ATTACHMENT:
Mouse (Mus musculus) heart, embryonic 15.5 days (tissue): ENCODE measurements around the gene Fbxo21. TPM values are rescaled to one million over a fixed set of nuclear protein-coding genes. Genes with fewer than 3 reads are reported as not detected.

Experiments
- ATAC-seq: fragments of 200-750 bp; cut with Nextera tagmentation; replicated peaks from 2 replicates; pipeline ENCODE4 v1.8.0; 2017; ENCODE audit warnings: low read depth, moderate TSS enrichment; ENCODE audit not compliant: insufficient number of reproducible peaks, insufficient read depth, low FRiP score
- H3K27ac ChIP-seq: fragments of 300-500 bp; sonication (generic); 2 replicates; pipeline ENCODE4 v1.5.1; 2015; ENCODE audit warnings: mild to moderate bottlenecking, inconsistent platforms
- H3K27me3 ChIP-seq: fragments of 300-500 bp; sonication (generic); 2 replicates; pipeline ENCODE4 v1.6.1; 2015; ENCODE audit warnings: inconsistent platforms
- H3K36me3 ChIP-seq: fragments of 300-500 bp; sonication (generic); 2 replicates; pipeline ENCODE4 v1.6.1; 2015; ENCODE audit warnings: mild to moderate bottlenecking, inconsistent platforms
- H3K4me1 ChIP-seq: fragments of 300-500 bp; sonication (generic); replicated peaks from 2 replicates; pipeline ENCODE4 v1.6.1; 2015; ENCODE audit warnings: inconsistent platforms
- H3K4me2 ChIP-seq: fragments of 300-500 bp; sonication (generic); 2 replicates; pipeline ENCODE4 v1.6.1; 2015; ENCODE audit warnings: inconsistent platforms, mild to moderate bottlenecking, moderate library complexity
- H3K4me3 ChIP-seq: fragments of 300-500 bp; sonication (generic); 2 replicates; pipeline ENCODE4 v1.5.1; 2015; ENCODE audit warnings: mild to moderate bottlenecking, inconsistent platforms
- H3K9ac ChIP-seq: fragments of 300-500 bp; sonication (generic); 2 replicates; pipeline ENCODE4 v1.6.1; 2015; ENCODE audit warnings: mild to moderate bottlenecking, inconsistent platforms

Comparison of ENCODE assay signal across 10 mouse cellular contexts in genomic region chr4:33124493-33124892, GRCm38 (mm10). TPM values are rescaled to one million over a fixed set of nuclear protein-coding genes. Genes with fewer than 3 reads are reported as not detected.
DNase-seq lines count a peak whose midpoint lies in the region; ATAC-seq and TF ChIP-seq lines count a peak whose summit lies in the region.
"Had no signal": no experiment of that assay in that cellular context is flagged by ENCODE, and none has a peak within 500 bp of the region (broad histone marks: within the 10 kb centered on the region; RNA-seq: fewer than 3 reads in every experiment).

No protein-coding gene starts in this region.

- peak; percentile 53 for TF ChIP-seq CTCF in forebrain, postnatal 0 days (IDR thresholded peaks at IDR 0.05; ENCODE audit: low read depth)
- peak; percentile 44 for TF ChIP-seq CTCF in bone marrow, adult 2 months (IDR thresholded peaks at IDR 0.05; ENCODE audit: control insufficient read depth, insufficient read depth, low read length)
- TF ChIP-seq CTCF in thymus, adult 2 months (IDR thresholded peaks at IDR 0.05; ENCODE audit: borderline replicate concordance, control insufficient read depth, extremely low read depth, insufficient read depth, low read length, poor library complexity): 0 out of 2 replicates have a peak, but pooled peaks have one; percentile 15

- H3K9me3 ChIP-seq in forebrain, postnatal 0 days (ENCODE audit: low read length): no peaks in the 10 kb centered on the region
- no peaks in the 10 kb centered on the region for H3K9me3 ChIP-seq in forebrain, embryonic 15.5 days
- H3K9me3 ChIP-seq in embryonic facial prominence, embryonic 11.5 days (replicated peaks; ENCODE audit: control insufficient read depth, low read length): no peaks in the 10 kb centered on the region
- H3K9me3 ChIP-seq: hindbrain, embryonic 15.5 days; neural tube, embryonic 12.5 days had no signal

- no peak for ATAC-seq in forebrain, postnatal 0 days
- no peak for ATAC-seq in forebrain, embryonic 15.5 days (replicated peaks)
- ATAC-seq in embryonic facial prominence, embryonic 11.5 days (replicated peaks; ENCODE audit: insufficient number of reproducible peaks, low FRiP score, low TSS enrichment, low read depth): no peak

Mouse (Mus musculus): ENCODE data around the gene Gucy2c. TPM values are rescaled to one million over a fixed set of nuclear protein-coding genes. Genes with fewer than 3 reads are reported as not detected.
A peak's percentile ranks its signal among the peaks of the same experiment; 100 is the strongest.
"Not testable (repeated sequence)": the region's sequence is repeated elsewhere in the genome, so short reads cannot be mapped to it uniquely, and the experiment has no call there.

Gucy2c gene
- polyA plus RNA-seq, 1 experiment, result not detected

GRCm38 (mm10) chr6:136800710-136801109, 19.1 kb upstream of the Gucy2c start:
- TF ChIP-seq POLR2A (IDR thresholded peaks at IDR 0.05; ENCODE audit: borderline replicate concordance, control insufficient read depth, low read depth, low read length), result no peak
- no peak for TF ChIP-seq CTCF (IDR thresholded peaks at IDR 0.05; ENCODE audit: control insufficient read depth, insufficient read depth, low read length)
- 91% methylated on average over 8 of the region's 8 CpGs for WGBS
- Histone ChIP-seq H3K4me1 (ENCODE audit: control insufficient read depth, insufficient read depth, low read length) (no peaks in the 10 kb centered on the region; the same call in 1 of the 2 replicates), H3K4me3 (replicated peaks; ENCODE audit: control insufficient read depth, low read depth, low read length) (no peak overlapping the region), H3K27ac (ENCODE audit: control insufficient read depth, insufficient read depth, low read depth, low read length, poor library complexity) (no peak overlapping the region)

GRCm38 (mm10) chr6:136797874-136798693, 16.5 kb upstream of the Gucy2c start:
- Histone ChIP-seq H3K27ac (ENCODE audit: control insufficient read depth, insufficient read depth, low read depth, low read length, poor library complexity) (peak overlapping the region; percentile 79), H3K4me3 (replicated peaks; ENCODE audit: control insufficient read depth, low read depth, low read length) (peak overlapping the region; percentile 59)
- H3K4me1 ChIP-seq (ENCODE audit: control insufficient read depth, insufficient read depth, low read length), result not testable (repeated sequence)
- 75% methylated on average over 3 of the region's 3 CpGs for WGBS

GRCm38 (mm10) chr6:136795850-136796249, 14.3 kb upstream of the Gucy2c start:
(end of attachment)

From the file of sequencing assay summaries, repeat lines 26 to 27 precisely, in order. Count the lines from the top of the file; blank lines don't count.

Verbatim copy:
A peak's percentile ranks its signal among the peaks of the same experiment; 100 is the strongest.
"Not testable (repeated sequence)": the region's sequence is repeated elsewhere in the genome, so short reads cannot be mapped to it uniquely, and the experiment has no call there.